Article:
between the media and politics in 2002, and we even considered putting the pcc on a statutory basis and creating a rite of pli that exists in other countries. do you remember that? >> i do. >> he is referring to the discussions you were having? >> yep. >> then he says in 2003, i -- and that's obviously mr. powell -- commissioned ed in the policies unit to start working on royal commissions limits on ownership and the privacy law. do you recall that? >> i do. >> you discussed the issue back and forth the next three years, and the attorney felt it wasn't right to speak out, in part because the press would always have the last word. as it was they who would report and interpret what he said. did i krecorrectly summarize it? >> yes. >> in 2006, blair told me he
would consider putting aside the queen's feelings on the subject, but he didn't. and when he finally did make a speech in 2007, that was the famous failed speech in june of 2007, it perhaps didn't receive the attention it deserved, mr. powell said it was too late. is that a fair sort of prospectus of what was happening? >> yes. and i think i said in my witness statement, a political lead, even when they're the prime minister and even when they're in a powerful position like tony blair, was for most part of his apprentices apprenticeship. you do have to take into account the feelings of your colleagues. i was acting on this for some time, john prescott to an extent was, but it wasn't something the prime minister was feeling huge
pressure. as i said, there were a large number of issues in which he was feeling huge pressure. i think the other thing to bear in mind is it's not unreasonable for politicians to take political factors. for example, if he had gone down this road, they would have been certainly entitled to use that to get much better sense of support from the press, and there was also the whole issue of many of those books that sometimes a troubled relationship with gordon brown. that would have been a factor, too. >> what can you say, mr. campbell, on the pass-through of parliament what became the communication act of 2003. that's obviously a complicated piece of legislation, but it passed the parliament at a time when you were still in post, as it were, before your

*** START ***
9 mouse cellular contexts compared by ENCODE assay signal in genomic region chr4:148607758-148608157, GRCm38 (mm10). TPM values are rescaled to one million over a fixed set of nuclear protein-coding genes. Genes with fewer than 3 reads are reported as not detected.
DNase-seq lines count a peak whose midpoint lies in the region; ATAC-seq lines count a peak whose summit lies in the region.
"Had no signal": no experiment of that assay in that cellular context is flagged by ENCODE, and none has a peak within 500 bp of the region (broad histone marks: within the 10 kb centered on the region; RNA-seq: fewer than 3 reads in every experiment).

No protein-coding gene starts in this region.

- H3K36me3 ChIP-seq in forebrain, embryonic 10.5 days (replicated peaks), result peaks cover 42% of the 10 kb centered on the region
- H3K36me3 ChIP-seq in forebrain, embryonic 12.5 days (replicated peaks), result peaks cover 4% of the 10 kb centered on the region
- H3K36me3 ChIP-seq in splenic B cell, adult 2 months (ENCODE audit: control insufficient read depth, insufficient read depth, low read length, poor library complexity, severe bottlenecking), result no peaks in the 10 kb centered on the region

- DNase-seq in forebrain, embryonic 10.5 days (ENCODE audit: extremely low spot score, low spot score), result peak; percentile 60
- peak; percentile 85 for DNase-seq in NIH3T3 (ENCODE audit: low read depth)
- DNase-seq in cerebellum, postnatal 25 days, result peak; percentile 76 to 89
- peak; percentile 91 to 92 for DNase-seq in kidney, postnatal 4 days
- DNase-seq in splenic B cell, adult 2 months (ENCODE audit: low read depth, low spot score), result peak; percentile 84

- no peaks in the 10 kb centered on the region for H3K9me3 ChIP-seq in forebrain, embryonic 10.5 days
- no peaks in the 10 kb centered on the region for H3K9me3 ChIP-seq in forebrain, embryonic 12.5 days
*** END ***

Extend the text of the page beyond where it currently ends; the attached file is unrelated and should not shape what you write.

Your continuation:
retirement -- >> yeah. but i don't recall being involved to a huge extent in the detail of policy discussion. and i do remember tessa jou, who i think was secretary of state at the time, when she took the job, she wanted it to be very, very clear she was going to be in charge of that process, and i do also remember her wanting to be absolutely clear that she wasn't, as it were, inheriting any kind of implied or unimplied deals with anybody in the media empires. i'm sure tess will speak for herself, but i do remember that. >> so to be clear about that, she was concerned that as part of the inheritance, there might have been some sort of deal, as you say. she wanted to be sure that there wasn't such a deal. did she have conversations with you about it or conversations